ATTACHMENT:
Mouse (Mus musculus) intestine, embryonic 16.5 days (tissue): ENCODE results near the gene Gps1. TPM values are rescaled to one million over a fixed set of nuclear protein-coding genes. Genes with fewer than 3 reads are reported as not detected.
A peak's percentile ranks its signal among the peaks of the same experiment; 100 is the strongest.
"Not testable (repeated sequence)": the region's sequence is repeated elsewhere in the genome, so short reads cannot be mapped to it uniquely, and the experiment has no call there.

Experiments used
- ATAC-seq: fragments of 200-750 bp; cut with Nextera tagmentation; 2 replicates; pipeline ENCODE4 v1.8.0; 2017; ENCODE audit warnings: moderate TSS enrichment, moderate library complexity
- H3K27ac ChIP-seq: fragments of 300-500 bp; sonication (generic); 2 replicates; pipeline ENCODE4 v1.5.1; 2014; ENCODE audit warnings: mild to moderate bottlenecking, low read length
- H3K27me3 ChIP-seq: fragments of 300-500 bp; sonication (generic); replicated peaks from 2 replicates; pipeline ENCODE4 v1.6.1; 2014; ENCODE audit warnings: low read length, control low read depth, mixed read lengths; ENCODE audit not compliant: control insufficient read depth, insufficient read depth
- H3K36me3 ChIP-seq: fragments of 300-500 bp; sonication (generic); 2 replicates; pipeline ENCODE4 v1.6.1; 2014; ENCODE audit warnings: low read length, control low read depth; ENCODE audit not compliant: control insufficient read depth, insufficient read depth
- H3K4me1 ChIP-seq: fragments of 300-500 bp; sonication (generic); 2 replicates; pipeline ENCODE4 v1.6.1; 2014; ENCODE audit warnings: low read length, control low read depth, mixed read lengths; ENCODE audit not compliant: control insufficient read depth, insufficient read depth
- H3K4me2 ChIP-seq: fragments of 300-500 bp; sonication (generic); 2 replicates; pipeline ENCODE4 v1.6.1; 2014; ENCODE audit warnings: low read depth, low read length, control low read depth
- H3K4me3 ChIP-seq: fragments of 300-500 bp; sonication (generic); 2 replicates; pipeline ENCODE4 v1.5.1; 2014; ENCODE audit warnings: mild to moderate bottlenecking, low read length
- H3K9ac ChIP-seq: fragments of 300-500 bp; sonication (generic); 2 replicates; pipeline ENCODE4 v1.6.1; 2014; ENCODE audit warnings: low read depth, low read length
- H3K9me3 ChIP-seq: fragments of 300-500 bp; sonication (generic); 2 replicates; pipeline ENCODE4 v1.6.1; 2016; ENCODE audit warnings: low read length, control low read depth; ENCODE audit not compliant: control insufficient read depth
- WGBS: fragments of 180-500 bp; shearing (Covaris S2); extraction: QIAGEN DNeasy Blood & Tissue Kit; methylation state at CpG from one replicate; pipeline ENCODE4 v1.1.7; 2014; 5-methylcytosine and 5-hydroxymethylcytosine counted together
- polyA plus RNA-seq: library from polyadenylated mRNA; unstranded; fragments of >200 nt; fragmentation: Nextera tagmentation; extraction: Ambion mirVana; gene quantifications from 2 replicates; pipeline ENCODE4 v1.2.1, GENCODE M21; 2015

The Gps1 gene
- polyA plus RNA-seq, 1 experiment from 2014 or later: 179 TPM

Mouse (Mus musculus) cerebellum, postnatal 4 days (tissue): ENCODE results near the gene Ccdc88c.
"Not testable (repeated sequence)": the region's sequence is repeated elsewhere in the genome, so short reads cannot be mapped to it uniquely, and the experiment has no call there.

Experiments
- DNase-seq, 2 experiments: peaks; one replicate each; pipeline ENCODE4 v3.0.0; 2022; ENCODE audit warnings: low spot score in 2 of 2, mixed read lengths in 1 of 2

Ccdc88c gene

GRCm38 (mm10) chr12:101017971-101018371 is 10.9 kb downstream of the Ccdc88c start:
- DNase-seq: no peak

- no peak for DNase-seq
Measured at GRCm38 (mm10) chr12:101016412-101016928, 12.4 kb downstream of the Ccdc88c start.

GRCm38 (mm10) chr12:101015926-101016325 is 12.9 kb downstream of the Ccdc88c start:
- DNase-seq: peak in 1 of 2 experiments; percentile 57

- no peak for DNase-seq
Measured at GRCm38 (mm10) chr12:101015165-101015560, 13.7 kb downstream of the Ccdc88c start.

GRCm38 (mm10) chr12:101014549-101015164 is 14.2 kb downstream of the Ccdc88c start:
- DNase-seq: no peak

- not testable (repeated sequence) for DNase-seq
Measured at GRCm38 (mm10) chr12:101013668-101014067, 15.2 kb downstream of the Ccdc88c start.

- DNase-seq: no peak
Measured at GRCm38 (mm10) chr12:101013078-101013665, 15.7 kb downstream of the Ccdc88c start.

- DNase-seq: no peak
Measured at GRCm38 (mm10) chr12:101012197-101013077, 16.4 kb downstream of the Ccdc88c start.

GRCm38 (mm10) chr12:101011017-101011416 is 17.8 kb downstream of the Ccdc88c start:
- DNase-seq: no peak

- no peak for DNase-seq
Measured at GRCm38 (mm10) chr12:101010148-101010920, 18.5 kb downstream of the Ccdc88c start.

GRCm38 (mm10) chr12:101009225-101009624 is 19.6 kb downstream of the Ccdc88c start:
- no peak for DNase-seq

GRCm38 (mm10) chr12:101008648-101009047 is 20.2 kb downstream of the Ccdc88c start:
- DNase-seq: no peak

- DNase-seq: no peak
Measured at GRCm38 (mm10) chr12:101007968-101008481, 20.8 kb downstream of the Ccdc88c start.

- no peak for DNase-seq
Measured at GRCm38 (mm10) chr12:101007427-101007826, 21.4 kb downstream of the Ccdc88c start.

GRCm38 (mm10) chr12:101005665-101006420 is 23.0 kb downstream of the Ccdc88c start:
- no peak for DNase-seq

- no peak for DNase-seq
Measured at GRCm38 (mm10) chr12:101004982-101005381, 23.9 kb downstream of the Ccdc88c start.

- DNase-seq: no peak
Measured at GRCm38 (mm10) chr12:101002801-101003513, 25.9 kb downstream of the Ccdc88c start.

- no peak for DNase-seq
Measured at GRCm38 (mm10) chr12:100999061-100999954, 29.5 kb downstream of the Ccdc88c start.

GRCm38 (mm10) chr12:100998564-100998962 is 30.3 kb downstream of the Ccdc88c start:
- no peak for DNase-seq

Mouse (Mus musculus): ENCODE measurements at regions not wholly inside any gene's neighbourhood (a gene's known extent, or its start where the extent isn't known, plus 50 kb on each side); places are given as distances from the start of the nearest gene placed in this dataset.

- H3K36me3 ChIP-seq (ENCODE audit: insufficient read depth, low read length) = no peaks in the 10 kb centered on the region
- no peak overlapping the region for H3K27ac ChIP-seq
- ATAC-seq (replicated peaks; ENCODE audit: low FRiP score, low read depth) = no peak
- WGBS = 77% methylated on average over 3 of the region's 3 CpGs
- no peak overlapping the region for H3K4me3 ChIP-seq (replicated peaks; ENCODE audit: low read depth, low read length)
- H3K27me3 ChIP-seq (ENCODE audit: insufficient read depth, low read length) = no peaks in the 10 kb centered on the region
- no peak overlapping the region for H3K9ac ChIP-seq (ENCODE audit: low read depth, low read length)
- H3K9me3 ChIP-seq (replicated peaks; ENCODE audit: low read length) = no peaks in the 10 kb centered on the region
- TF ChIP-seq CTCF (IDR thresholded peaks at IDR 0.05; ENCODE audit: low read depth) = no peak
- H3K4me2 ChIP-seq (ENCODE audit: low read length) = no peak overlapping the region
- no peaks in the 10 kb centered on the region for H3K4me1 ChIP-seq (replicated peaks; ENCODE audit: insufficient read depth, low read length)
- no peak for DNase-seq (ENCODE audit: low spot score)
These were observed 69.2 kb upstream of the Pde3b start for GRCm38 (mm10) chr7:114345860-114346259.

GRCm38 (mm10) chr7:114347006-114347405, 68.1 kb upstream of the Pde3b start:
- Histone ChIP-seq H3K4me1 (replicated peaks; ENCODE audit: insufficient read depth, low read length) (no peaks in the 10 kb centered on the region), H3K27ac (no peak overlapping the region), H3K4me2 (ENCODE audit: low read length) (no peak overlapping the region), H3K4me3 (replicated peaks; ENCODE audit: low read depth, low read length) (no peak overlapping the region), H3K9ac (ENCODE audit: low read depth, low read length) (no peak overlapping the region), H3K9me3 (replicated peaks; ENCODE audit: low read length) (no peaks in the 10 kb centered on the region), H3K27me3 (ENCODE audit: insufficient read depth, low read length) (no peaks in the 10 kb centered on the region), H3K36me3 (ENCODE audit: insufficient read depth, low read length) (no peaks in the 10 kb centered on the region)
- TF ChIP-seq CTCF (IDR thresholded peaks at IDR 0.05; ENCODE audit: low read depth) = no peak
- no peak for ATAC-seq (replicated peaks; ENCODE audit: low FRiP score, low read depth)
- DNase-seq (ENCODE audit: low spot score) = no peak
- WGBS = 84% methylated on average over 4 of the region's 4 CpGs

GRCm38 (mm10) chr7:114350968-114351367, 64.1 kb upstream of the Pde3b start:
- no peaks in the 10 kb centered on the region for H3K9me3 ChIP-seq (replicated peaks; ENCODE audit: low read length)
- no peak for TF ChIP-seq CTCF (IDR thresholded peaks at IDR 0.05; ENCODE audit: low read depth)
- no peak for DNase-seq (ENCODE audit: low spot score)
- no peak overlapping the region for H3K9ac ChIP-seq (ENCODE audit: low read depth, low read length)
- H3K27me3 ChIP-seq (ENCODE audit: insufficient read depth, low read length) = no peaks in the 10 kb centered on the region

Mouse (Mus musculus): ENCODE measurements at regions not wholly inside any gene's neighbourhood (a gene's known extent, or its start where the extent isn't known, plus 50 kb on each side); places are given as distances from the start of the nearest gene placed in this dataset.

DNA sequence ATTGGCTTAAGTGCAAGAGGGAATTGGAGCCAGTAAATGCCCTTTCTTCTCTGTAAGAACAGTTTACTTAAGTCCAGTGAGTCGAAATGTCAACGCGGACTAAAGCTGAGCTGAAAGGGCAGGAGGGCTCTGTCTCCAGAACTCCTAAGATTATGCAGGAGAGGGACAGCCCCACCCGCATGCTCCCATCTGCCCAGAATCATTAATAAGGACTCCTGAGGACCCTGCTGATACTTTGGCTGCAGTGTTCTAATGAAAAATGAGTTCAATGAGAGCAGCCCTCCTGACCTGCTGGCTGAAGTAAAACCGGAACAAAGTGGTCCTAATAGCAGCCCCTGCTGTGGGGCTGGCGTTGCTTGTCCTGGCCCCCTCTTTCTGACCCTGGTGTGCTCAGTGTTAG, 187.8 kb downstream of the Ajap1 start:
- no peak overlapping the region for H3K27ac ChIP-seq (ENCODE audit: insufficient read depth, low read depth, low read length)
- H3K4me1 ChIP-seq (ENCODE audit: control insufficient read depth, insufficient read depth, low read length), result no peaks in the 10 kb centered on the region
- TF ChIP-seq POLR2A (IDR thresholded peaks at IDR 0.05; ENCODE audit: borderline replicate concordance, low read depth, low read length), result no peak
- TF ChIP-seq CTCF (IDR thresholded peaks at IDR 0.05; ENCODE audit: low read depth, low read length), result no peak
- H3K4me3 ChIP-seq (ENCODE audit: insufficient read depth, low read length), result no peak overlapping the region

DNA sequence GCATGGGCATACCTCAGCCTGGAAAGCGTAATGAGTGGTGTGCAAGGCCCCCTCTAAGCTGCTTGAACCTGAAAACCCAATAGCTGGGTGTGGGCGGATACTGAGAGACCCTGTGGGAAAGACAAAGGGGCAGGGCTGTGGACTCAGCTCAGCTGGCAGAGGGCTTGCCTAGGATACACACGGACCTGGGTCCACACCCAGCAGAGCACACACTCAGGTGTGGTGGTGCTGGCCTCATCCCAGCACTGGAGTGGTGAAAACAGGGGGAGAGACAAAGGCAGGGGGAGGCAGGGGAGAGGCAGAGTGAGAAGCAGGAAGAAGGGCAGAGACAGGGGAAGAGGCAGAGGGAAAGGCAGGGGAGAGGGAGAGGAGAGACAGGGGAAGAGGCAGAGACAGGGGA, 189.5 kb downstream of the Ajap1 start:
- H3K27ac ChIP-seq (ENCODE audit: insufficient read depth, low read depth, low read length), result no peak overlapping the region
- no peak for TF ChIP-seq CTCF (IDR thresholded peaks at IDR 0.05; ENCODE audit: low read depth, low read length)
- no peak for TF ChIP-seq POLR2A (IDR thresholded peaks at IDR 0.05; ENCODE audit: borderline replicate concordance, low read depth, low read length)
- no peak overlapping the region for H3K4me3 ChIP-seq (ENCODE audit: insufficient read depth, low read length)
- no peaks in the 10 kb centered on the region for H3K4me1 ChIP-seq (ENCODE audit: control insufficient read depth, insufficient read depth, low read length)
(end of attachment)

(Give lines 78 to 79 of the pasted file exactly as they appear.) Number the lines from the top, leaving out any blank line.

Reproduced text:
- no peak for ATAC-seq (replicated peaks; ENCODE audit: low FRiP score, low read depth)
- DNase-seq (ENCODE audit: low spot score) = no peak